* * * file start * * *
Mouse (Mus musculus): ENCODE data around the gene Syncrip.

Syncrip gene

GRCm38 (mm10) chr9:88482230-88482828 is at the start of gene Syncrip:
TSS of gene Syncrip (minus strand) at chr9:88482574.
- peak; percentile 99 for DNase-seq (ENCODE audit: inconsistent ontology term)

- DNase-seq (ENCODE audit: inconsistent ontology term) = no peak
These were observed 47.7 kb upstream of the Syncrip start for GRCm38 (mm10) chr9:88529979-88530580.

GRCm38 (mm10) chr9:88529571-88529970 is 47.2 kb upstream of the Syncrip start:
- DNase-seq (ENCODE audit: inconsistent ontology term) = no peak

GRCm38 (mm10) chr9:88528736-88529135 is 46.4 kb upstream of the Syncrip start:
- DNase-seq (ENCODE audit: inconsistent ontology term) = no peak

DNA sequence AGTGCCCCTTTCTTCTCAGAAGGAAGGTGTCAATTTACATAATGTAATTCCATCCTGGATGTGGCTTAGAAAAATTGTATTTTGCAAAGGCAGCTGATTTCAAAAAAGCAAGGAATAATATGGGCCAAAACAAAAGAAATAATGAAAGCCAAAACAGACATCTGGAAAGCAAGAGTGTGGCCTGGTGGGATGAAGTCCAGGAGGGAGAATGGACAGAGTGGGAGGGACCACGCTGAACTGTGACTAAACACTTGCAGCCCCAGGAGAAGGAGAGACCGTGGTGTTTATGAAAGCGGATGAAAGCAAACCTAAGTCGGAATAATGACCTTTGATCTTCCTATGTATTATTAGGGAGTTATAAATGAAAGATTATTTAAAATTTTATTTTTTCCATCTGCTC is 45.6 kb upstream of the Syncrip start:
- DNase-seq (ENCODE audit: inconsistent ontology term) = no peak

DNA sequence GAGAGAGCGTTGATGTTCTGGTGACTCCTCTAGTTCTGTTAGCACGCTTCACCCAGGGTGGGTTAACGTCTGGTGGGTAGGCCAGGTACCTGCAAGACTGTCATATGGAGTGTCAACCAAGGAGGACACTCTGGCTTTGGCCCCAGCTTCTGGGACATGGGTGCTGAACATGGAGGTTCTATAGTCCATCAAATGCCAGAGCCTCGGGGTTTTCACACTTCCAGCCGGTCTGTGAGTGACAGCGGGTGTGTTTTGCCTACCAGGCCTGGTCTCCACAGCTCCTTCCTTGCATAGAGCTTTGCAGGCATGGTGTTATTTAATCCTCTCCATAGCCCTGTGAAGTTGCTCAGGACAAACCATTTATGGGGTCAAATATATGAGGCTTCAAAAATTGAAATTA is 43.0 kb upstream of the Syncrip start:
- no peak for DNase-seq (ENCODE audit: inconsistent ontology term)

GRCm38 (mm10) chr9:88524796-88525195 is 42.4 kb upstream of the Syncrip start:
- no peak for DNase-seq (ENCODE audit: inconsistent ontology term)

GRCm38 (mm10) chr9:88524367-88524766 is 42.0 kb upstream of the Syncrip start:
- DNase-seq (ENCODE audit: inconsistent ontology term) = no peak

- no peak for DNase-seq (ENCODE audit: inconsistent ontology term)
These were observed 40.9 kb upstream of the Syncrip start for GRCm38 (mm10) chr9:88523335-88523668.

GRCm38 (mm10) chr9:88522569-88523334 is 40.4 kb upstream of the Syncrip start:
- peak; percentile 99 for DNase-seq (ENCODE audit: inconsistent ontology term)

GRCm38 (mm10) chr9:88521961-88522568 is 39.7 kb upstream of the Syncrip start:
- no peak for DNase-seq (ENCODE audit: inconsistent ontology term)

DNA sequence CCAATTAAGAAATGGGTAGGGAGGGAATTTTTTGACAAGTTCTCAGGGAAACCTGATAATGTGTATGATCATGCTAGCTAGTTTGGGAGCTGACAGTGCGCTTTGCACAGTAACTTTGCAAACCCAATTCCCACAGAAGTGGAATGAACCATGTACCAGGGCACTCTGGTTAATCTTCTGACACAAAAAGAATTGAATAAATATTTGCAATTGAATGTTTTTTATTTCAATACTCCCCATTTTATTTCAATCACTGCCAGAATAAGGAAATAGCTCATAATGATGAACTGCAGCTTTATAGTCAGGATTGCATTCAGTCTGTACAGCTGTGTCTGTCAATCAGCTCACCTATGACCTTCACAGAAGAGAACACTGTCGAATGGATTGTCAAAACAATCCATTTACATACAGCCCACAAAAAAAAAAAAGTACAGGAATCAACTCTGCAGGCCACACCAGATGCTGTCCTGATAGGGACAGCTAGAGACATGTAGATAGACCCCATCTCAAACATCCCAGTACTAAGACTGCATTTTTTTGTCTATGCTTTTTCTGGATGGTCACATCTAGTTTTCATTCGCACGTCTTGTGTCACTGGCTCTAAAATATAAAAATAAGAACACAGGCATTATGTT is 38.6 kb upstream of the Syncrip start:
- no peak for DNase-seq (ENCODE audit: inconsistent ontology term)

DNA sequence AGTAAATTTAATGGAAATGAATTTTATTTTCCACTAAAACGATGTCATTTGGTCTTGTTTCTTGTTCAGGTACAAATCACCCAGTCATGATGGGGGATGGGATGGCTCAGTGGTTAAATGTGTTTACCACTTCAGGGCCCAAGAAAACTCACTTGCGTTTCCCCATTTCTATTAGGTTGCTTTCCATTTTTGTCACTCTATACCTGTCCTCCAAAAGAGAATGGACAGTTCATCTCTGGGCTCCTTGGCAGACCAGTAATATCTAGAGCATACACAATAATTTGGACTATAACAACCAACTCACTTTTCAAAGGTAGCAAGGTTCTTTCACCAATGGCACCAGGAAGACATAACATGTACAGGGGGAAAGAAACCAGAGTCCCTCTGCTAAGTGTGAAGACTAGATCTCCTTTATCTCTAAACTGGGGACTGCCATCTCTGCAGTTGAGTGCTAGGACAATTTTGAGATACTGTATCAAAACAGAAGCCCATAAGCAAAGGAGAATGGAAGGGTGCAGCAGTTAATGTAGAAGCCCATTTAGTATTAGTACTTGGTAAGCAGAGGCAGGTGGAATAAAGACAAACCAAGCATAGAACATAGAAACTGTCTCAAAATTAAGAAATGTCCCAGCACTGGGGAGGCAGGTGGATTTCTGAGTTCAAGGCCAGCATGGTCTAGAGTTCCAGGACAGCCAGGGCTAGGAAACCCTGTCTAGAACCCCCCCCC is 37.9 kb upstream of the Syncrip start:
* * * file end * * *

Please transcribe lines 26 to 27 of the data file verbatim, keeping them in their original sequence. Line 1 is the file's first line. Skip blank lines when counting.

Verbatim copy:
DNA sequence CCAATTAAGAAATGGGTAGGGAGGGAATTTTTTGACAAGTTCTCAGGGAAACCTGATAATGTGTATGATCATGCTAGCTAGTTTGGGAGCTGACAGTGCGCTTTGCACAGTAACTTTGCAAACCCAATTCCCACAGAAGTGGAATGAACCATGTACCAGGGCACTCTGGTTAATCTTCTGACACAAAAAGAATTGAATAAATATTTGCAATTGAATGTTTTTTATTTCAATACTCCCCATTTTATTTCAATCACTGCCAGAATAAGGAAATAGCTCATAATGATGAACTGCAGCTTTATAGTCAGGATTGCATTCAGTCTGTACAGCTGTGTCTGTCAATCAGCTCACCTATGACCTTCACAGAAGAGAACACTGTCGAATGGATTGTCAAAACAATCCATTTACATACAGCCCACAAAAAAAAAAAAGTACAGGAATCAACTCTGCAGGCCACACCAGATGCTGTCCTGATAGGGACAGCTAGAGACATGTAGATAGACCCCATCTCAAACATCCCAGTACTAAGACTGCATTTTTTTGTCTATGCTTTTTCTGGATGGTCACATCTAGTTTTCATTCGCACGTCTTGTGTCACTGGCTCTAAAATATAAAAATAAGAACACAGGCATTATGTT is 38.6 kb upstream of the Syncrip start:
- no peak for DNase-seq (ENCODE audit: inconsistent ontology term)